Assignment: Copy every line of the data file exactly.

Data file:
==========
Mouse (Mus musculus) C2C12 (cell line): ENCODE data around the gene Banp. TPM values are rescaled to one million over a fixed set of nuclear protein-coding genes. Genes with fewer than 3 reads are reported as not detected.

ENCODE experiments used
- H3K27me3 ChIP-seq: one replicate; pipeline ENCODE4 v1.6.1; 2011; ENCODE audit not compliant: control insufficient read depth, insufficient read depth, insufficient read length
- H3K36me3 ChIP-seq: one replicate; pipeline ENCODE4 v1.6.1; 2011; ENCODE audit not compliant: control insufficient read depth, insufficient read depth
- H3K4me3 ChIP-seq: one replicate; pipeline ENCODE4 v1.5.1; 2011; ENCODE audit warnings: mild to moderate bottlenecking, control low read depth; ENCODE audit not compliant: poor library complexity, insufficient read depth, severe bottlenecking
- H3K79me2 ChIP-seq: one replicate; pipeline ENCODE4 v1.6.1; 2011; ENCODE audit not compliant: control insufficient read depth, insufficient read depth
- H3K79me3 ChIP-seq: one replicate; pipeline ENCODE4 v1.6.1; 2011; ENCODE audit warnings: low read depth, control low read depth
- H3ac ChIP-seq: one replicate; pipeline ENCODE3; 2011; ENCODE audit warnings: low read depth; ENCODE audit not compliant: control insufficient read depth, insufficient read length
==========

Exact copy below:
Mouse (Mus musculus) C2C12 (cell line): ENCODE data around the gene Banp. TPM values are rescaled to one million over a fixed set of nuclear protein-coding genes. Genes with fewer than 3 reads are reported as not detected.

ENCODE experiments used
- H3K27me3 ChIP-seq: one replicate; pipeline ENCODE4 v1.6.1; 2011; ENCODE audit not compliant: control insufficient read depth, insufficient read depth, insufficient read length
- H3K36me3 ChIP-seq: one replicate; pipeline ENCODE4 v1.6.1; 2011; ENCODE audit not compliant: control insufficient read depth, insufficient read depth
- H3K4me3 ChIP-seq: one replicate; pipeline ENCODE4 v1.5.1; 2011; ENCODE audit warnings: mild to moderate bottlenecking, control low read depth; ENCODE audit not compliant: poor library complexity, insufficient read depth, severe bottlenecking
- H3K79me2 ChIP-seq: one replicate; pipeline ENCODE4 v1.6.1; 2011; ENCODE audit not compliant: control insufficient read depth, insufficient read depth
- H3K79me3 ChIP-seq: one replicate; pipeline ENCODE4 v1.6.1; 2011; ENCODE audit warnings: low read depth, control low read depth
- H3ac ChIP-seq: one replicate; pipeline ENCODE3; 2011; ENCODE audit warnings: low read depth; ENCODE audit not compliant: control insufficient read depth, insufficient read length